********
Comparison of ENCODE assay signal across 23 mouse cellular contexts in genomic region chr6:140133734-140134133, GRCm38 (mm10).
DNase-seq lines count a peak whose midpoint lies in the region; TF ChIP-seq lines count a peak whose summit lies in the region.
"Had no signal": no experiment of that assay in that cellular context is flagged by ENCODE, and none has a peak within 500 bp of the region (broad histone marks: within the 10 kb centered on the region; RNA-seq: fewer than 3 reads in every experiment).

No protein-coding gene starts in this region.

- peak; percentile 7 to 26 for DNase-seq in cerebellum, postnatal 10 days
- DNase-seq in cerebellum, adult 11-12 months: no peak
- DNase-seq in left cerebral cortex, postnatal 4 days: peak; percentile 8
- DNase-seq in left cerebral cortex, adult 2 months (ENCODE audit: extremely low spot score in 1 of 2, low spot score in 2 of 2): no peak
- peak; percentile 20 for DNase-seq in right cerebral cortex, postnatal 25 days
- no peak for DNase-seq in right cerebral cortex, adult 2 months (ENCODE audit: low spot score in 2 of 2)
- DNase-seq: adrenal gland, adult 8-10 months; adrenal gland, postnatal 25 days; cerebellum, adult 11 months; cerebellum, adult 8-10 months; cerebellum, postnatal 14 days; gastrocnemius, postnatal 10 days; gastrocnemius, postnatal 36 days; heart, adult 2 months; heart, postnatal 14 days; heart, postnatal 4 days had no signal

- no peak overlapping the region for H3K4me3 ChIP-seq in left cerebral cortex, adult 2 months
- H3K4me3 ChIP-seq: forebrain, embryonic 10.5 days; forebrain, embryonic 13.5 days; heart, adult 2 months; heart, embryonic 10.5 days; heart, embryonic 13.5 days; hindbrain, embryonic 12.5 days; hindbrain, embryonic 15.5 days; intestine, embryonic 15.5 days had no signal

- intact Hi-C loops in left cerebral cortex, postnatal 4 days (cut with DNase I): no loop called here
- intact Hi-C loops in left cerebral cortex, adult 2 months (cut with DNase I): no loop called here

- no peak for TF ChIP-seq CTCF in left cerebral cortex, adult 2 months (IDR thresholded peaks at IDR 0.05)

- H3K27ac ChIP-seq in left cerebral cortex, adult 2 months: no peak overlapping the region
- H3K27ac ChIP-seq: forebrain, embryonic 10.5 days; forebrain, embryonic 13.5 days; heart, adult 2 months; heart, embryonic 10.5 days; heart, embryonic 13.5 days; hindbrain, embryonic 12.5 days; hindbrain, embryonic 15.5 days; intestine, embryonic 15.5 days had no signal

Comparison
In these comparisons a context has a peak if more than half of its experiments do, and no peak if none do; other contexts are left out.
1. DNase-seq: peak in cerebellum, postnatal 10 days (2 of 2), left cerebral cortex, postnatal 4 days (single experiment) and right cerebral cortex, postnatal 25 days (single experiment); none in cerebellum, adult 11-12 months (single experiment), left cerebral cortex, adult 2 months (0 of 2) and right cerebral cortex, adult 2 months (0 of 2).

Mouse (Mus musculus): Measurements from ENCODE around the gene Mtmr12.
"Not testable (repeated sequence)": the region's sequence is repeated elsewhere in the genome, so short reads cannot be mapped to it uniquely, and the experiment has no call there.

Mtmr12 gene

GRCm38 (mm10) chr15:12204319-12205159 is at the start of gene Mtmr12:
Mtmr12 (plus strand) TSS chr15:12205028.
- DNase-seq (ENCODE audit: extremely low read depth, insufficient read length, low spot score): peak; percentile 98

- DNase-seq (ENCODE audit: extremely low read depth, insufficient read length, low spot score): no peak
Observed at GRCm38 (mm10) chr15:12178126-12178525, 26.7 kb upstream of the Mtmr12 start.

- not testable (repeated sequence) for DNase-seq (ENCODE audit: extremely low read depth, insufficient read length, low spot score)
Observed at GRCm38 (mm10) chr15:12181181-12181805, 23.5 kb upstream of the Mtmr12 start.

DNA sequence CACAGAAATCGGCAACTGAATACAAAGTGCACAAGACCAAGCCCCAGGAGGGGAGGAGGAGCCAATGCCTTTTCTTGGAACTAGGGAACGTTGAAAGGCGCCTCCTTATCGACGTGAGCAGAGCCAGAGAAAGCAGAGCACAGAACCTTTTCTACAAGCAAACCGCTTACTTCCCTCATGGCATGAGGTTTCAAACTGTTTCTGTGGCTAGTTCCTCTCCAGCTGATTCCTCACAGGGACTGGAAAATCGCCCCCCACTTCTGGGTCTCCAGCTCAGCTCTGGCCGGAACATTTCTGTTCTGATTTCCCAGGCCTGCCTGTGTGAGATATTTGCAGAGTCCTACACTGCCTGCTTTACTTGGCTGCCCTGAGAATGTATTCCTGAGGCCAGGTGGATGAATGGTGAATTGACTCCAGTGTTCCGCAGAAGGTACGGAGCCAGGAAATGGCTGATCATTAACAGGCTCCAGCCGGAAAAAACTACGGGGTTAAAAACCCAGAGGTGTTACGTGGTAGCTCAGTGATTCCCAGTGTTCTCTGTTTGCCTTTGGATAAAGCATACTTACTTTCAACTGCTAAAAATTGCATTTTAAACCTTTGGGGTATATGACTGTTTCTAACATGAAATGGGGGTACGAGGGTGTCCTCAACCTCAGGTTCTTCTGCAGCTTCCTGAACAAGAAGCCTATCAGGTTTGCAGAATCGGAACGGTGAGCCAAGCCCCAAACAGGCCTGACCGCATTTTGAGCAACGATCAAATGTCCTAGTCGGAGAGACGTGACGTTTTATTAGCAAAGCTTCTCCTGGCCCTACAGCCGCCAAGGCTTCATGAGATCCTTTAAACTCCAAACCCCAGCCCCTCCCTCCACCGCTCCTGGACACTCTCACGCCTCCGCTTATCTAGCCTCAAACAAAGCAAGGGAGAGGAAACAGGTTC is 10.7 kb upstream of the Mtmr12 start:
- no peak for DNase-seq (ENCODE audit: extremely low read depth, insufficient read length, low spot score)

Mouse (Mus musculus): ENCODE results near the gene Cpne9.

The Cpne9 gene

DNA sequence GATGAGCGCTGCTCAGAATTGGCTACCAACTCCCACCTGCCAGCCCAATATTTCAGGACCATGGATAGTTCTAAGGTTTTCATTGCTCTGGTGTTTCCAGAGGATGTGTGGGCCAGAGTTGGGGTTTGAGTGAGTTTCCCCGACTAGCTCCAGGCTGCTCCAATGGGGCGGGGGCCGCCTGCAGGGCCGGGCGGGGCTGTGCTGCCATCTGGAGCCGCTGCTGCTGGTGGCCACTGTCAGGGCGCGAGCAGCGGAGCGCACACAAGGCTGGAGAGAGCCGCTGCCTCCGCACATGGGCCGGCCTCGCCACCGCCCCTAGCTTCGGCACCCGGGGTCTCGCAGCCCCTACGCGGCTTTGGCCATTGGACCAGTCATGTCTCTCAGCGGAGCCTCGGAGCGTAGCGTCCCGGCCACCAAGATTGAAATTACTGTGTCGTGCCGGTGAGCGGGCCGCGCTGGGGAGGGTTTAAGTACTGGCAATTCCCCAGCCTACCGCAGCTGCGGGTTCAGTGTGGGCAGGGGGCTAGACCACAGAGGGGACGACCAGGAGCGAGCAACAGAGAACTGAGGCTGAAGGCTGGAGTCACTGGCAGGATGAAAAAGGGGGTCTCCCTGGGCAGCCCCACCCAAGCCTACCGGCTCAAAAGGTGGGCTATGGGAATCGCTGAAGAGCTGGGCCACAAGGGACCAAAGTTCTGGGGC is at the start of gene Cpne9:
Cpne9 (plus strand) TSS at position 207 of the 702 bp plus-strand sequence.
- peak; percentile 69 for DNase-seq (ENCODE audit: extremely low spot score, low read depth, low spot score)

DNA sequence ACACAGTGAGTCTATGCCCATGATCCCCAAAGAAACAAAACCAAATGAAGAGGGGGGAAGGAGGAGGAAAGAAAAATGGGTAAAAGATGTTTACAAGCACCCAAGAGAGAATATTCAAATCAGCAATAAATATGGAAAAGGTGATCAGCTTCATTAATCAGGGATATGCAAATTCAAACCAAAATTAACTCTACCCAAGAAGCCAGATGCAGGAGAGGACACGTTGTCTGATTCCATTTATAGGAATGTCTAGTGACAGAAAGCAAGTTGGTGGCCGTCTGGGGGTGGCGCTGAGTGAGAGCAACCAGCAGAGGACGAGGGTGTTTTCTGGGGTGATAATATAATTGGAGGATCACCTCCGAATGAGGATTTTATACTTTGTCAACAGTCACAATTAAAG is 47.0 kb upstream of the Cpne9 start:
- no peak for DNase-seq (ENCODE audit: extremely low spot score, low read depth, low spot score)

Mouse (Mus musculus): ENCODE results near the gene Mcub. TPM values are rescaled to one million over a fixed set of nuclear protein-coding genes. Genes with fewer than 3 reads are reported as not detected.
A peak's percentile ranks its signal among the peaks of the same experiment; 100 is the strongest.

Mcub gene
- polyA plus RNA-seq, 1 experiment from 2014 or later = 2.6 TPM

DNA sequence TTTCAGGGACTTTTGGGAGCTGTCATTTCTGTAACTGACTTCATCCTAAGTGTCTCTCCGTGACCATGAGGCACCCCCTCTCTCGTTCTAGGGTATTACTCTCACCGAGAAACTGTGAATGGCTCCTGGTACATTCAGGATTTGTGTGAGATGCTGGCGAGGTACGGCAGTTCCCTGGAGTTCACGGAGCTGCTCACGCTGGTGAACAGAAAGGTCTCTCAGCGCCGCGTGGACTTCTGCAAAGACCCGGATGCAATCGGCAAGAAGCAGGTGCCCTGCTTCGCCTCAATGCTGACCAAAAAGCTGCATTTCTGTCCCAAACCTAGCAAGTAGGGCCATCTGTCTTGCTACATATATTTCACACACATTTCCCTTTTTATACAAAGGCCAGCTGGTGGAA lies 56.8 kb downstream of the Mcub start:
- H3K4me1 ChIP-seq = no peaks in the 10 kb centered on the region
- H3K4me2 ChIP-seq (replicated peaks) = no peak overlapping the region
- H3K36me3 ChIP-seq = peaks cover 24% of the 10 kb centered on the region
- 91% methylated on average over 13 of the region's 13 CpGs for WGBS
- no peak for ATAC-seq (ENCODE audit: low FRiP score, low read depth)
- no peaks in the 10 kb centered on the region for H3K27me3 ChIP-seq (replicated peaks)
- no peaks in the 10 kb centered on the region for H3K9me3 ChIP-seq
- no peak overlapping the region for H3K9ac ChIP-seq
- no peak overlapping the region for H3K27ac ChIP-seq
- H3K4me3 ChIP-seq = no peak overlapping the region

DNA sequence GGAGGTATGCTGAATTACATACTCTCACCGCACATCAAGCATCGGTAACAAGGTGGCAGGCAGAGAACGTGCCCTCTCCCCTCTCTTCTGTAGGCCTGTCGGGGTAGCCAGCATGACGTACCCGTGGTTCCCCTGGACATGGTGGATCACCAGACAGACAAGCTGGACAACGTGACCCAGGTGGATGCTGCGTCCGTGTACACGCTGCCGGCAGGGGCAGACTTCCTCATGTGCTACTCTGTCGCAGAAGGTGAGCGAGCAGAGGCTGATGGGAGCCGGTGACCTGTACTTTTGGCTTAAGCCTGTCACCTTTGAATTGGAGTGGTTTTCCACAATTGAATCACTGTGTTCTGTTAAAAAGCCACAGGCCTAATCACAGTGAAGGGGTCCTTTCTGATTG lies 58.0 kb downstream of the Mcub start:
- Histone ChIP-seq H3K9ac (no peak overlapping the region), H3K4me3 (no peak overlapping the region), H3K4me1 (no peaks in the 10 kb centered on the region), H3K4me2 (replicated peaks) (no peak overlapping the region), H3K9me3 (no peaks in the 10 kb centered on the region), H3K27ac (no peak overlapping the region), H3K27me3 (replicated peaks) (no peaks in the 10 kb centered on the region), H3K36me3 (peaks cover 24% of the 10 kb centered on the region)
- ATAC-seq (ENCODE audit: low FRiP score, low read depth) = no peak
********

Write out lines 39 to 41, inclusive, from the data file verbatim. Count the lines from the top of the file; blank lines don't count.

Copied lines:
DNA sequence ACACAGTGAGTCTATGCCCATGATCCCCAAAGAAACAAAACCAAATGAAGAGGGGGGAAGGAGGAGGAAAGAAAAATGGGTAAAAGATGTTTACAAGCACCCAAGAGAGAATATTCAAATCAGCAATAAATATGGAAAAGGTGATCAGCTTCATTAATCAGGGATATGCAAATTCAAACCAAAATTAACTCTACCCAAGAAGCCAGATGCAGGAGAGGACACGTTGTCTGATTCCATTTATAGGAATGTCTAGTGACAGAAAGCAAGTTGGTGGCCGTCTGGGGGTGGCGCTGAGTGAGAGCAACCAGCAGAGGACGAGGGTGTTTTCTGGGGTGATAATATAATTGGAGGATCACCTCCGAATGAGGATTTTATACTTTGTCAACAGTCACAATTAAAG is 47.0 kb upstream of the Cpne9 start:
- no peak for DNase-seq (ENCODE audit: extremely low spot score, low read depth, low spot score)

Mouse (Mus musculus): ENCODE results near the gene Mcub. TPM values are rescaled to one million over a fixed set of nuclear protein-coding genes. Genes with fewer than 3 reads are reported as not detected.